"One of the key things the technology enables product managers to do is quickly and inexpensively collect structured information about what customers really want," says Joe Meyer, vice president of product marketing at Aprimo. "They can get information about strategic product direction or more tactical things like making specific tradeoffs for feature functions being contemplated by a development organization."
Surveys provide quantified data that can be used to drive product development in ways that other feedback--from clickstream, for example--falls short. Clickstream might only provide insight to how customers evaluate existing choices, not on how they would like products to evolve with them.
Meyer offers this example of how the Aprimo tool works. Say there was a strategic product direction, and you wanted to get feedback from your customer base on your plan to take this product fundamentally in one way or another for one release cycle. This change in direction would be something with a fairly significant engineering effort behind it so you could only do one or the other. Using Aprimo Marketing, you can survey these customers to find out how each direction might impact them. You could then correlate that information to the kind of customer they are, the kind of industry they are in.
The resulting information is invaluable to strategic planners and marketers. It can also lessen friction between engineers and marketers, who may have a difference of opinion when it comes to specific new products or features. Having customer survey participation provides marketers powerful ammunition. "On a technical point, for example, it's easier for an engineer to win because engineers have the power. But with inexpensive and quick to administer surveys, now product managers have an ability to go out and ask the market, and so they can back up their argument," explains Meyer.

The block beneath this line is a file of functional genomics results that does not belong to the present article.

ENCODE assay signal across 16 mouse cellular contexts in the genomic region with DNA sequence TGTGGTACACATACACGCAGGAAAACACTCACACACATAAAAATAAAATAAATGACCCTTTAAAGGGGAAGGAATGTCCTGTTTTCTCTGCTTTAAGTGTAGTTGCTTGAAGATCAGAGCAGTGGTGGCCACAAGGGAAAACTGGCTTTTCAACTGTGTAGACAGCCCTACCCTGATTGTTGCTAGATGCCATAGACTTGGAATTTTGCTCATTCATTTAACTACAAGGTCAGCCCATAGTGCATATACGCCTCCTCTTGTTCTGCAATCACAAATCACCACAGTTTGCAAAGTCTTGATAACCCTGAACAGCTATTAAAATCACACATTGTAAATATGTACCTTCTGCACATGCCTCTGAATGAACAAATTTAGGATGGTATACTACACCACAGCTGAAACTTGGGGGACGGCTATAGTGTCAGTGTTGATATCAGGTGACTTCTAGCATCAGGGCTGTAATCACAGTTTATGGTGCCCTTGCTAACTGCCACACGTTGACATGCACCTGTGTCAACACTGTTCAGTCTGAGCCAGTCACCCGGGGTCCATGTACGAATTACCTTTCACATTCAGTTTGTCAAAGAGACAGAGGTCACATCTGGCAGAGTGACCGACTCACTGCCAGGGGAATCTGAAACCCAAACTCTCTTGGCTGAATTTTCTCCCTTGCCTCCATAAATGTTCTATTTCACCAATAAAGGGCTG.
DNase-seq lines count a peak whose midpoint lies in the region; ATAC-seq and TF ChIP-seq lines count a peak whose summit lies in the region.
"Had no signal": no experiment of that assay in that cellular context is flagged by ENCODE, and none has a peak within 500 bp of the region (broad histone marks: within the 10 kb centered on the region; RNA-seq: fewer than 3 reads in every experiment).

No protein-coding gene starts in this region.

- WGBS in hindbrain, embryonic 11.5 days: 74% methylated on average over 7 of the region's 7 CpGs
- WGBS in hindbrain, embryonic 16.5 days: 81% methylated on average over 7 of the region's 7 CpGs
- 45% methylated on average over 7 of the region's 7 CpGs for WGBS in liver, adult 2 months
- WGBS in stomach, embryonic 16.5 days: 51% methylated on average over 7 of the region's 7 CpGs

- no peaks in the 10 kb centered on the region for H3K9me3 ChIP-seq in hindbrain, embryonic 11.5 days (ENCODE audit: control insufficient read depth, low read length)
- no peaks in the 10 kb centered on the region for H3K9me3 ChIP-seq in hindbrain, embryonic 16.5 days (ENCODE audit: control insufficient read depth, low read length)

While there are numerous online survey applications, those developed by product marketing automation vendors offer a specific marketing focus that delivers effective response analysis. Aprimo Marketing, for example, includes an online analytical processing (OLAP) tool for finding relationships in incoming data. According to Meyer, Aprimo Marketing can be used to bring those responses back in, evaluate them within the context of history with other customers and analyze that information within the context of how a marketing organization works.
What Do You Think?